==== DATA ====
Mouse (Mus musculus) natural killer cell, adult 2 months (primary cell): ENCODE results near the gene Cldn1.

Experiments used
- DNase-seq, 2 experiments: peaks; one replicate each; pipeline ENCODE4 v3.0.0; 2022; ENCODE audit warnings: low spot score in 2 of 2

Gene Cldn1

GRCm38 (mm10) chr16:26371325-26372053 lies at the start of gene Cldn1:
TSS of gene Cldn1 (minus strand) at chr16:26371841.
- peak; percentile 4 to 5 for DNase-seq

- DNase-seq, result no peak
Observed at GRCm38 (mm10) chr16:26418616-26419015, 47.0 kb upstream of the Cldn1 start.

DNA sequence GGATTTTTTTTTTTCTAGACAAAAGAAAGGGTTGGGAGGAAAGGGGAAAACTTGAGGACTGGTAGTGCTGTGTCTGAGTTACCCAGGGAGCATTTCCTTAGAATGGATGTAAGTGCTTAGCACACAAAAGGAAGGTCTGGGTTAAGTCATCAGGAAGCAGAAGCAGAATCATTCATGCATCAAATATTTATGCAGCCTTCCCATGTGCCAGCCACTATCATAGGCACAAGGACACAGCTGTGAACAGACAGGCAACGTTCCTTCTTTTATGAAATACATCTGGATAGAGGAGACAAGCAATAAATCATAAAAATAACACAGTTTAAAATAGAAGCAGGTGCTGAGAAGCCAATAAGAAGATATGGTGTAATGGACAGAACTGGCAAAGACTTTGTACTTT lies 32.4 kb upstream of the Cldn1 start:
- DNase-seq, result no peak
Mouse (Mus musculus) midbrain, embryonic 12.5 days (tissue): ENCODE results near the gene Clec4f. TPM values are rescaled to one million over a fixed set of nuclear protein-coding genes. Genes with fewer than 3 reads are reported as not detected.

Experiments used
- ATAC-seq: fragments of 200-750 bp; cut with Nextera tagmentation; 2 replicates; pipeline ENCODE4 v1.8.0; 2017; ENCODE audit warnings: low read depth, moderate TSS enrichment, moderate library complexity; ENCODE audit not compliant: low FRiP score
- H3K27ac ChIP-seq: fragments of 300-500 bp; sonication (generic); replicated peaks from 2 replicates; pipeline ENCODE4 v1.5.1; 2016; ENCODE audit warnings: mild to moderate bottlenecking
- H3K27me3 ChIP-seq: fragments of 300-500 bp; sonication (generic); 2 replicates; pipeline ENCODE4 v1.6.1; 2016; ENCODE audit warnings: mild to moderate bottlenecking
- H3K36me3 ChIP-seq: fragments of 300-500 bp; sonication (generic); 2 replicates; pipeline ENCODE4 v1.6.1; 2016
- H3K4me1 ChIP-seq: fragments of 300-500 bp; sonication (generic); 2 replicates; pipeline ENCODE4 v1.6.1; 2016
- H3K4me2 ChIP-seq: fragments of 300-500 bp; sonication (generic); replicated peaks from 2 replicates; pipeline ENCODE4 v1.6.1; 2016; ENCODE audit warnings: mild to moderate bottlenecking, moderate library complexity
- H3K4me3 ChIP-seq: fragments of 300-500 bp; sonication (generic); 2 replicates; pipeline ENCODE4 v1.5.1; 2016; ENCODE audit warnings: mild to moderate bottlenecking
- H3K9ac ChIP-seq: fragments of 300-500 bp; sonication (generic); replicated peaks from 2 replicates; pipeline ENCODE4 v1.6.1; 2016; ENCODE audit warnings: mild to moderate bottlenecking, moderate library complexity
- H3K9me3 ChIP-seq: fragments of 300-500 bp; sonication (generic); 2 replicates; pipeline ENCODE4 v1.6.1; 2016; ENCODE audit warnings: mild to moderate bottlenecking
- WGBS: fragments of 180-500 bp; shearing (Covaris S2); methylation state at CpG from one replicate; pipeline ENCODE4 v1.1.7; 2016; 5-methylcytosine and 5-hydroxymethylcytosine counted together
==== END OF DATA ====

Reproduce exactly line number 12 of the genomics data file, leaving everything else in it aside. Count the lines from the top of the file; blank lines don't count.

Mouse (Mus musculus) midbrain, embryonic 12.5 days (tissue): ENCODE results near the gene Clec4f. TPM values are rescaled to one million over a fixed set of nuclear protein-coding genes. Genes with fewer than 3 reads are reported as not detected.